Autumn Budget 2017: Fit for the Future

With recent rumblings around decreasing the VAT registration threshold and ongoing rumours of IR35 changes being rolled out to the private sector, the budget was better than expected for small businesses and contractors.

The Chancellor Philip Hammond has delivered his Autumn Budget. His message was focused on building an economy fit for the future and giving the next generation more opportunities. Investing in technological advances and furthering skills to help face the challenges ahead. The Chancellor pointed out that this can't be achieved without supporting its backbone - ‘5.5 million small businesses who are responsible for nearly half of our private sector jobs, providing vibrancy and resilience’.

VAT Threshold

The Chancellor commented on the UK having one of the highest VAT registration thresholds, which the OTS suggest could discourage competition and growth. However, he recognised the contribution small businesses make to the economy and the pressures many are currently facing. As a result, the VAT registration threshold will remain fixed at £85,000 for the next two years (from April 2018) but this may be reviewed at a later date.


Perhaps one major surprise from the budget was IR35 or the lack of it in the Chancellor’s speech. Following on from the IR35 changes to the public sector in the Spring budget, it was anticipated rolling these changes out to the private sector might have been mentioned this time. Whilst missing from the speech, the government has committed to a ‘careful consultation’ on how to tackle non-compliance in the private sector, with no time frame currently outlined.

Our CEO Luke Desmond commented, “big business in the private sector is going to provide a much stronger fight than the public sector bodies could so I am still hopeful government won’t get an easy time rolling this out.”

You can read Luke’s full take on these IR35 proposals here

Tax-Free Dividend Allowance

It looks like the already mentioned plans to reduce the tax-free dividend allowance from £5,000 to £2,000 from April 2018 will still go ahead.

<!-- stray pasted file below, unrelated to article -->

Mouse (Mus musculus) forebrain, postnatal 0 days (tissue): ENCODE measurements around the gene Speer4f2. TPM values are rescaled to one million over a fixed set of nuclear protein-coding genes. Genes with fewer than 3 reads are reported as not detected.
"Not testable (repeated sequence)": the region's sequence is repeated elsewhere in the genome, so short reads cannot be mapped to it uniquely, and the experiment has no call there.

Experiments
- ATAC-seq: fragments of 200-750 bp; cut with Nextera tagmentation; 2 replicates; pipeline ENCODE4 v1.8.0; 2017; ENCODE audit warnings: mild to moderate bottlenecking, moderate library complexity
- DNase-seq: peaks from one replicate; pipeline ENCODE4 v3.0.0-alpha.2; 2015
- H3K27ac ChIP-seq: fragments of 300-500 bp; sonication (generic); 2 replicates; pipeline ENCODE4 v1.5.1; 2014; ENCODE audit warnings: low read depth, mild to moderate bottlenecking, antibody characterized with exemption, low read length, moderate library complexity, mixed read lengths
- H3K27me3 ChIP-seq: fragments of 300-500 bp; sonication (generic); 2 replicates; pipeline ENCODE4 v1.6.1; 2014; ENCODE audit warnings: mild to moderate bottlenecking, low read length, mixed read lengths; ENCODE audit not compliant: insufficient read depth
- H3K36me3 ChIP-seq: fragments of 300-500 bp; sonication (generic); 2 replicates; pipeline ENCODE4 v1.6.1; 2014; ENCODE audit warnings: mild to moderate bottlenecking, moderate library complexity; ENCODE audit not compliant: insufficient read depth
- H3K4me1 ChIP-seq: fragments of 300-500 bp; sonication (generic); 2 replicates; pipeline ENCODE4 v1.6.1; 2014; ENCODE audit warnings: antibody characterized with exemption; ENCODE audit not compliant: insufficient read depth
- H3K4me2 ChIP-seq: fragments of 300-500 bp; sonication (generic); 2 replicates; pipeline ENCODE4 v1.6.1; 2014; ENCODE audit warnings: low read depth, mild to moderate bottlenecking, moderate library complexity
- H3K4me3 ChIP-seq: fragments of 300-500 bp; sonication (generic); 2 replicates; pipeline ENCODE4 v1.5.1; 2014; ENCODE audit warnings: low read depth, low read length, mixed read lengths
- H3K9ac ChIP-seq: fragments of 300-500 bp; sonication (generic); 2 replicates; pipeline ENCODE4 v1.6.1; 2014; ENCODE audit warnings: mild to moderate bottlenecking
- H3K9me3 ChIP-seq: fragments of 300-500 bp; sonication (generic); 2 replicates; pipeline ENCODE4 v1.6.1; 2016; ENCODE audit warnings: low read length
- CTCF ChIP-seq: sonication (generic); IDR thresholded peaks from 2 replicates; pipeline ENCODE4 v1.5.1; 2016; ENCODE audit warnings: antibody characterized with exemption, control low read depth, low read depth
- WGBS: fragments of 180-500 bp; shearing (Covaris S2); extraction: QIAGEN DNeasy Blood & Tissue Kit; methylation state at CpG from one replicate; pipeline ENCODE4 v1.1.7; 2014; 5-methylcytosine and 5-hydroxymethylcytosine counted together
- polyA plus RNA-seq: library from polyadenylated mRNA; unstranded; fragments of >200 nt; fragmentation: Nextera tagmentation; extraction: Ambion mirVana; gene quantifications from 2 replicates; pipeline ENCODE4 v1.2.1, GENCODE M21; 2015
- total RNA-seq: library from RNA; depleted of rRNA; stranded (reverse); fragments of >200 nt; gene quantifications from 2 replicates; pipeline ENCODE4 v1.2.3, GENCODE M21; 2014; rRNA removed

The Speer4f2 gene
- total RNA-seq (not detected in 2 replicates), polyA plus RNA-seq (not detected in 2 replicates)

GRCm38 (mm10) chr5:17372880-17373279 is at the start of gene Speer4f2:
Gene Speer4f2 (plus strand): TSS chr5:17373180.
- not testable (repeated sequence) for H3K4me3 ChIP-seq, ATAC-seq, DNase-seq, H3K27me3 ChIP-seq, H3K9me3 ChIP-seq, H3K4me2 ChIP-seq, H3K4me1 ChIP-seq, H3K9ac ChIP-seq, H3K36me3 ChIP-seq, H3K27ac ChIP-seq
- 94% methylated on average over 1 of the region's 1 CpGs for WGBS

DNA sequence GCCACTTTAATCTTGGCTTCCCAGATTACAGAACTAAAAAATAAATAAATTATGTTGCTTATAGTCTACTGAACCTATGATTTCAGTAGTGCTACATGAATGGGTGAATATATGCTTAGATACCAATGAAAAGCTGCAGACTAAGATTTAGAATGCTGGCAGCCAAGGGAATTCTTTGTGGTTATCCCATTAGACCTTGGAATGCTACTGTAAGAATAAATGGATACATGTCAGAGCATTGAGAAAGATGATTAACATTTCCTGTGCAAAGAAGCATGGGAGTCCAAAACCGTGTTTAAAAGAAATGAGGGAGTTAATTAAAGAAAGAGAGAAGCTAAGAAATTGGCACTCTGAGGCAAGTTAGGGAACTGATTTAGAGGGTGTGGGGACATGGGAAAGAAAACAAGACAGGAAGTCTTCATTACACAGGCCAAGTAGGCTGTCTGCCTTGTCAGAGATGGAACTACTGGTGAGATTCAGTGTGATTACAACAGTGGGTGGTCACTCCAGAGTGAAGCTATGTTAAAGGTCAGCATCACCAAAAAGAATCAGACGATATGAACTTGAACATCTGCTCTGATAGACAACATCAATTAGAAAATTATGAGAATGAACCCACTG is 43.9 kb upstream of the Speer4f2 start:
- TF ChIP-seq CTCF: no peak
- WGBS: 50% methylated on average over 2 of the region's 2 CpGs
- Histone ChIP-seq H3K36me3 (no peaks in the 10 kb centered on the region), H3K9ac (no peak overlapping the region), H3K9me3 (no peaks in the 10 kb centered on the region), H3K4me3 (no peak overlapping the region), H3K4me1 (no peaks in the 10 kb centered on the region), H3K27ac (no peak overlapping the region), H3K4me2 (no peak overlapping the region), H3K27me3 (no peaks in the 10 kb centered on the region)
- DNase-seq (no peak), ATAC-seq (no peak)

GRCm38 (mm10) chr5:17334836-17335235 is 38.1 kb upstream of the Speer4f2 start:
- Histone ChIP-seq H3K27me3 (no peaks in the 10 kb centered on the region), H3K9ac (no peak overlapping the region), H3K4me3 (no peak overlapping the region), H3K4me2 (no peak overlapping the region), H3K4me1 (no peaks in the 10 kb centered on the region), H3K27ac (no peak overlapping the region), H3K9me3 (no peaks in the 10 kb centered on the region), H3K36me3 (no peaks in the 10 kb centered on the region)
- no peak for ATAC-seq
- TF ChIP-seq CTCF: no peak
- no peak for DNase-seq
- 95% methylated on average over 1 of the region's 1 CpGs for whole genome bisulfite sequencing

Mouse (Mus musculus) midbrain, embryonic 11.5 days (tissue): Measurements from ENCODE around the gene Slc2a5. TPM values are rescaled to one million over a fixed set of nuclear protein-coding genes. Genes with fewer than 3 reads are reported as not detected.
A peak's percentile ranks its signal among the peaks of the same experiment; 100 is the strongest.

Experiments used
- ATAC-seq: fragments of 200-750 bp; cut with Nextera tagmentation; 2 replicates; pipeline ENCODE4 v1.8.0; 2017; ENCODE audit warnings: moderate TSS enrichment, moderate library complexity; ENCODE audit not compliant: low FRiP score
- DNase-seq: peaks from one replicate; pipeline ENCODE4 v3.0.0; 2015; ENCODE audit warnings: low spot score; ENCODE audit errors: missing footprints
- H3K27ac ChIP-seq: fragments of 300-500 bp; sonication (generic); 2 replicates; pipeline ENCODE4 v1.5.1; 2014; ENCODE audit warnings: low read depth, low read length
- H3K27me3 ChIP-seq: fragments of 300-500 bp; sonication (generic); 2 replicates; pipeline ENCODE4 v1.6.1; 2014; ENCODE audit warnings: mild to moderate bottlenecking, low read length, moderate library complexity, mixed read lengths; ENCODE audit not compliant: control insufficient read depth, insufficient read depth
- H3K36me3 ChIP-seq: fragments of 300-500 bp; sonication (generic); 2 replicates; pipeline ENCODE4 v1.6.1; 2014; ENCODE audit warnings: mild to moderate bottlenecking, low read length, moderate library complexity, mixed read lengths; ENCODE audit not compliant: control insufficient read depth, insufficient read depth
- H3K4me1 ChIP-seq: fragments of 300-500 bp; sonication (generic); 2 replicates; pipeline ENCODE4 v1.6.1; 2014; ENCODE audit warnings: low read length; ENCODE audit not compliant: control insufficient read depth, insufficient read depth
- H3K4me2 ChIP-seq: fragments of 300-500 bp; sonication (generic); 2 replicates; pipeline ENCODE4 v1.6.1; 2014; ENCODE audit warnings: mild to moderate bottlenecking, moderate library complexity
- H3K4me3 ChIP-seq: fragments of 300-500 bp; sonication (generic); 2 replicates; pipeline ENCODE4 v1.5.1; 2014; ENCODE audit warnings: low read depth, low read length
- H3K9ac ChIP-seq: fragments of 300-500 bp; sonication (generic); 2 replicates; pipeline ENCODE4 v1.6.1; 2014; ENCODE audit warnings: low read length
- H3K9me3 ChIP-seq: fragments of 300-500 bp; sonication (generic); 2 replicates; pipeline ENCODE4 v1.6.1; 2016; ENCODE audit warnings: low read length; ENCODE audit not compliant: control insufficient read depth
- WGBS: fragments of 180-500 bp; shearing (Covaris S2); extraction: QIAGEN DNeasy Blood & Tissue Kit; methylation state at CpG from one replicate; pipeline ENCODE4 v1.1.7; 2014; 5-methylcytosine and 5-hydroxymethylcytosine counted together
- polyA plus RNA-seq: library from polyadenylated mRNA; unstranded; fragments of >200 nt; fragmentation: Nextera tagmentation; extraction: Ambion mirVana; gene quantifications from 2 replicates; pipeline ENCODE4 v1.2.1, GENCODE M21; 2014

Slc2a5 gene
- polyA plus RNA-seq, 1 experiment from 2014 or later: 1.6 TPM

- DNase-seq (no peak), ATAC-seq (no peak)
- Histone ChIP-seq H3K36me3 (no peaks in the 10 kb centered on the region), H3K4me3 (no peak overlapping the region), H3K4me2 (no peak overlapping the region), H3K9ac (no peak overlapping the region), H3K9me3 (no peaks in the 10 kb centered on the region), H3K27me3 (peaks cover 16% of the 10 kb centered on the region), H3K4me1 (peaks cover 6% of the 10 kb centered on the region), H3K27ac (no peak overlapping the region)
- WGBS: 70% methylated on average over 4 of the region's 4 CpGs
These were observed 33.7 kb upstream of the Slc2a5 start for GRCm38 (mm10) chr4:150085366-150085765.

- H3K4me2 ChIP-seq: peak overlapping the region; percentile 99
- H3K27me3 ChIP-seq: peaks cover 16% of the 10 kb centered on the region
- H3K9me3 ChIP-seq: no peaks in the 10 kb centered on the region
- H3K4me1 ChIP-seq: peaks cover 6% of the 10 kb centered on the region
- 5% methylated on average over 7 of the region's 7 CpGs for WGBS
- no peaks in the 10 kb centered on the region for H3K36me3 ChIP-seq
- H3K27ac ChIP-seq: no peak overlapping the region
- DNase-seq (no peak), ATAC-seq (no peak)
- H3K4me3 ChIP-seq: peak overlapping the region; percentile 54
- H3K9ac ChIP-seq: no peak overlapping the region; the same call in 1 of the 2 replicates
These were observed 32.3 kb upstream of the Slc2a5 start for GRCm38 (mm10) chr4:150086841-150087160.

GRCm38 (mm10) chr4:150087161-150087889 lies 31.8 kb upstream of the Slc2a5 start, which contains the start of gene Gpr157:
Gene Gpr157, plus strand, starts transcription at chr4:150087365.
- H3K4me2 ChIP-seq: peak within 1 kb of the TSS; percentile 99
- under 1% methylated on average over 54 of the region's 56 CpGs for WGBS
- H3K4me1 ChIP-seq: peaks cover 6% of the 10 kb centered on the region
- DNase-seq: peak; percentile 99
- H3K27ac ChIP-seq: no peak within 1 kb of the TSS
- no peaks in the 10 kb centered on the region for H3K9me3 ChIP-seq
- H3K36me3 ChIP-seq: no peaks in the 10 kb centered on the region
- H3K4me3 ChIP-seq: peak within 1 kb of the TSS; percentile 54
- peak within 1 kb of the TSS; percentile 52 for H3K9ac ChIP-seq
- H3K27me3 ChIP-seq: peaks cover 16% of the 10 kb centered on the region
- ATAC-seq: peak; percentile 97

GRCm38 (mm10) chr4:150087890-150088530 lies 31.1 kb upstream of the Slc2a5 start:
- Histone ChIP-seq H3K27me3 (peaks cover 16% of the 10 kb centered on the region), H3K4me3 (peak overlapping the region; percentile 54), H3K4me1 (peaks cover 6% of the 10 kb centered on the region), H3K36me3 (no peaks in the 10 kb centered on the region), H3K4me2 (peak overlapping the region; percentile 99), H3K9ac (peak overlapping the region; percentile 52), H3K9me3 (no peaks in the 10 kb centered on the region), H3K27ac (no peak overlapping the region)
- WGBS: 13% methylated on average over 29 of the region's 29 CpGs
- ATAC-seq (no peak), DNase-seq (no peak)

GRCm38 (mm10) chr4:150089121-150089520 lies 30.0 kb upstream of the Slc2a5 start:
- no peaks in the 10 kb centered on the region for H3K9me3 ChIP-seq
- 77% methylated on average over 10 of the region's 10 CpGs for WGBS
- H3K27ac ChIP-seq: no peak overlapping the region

Other Announcements

The Economy

  • The growth forecast for 2017 has been downgraded from 2% to 1.5%
  • Productivity has also been revised down
  • Another 600,000 people are forecast to be in work by 2022
  • GDP has been revised to 1.4%, 1.3% and 1.5% in subsequent years before rising to 1.6% in 2021-22
  • A further £3bn to be set aside over the next two years in preparation for the UK leaving the EU
  • Annual borrowing £49bn this year, £8.4bn lower than forecast in March
  • Debt will peak at 86.5% GDP this year, then fall in subsequent years, reaching 79.1% in 2022-23

Business Taxes

  • The phased reduction of Corporation tax is still on track, from the current 19% (April 2017) to 17% by 2020
  • Research and development expenditure tax credits increase to 12% (1 January 2018)
  • £30m to develop digital skills distance learning courses
  • £540m to support the growth of electric cars, including more charging points
  • Charging an employee’s private electric cars at work will no longer be treated as a benefit in kind


  • Tax-free personal allowance will increase to £11,850 in April 2018 (£11,500 in April 2017)
  • Higher rate tax threshold will increase to £46,350 from April 2018 (£45,00 in April 2017)
  • By April 2019 HMRC are working with the student loan company to update their process and data sharing to reduce the number of borrowers who end up making overpayments once their student loan has been fully repaid
  • The ISA annual subscription limit for 2018-19 will remain unchanged at £20,000
  • National Living Wage will increase to £7.83/hour from April 2018 (£7.50 April 2017)
  • Abolishing stamp duty land tax (SDLT) on homes under £300,000 for first-time buyers from 22 November
  • Universal credits will see the 7-day waiting period removed and access to advances made easier and quicker
  • Fuel duty was frozen
  • New railcard introduced for those aged between 26-30, giving a third off


With the aim to look forward, not backward and build a Britain fit for the future, again the Chancellor has provided a rather bland budget. Perhaps a blessing for contractors after the media had predicted a far worse budget than actually materialised following the attacks we have seen on this industry over the last few budgets, particularly IR35 public sector and Flat rate scheme VAT changes we saw in April 17.

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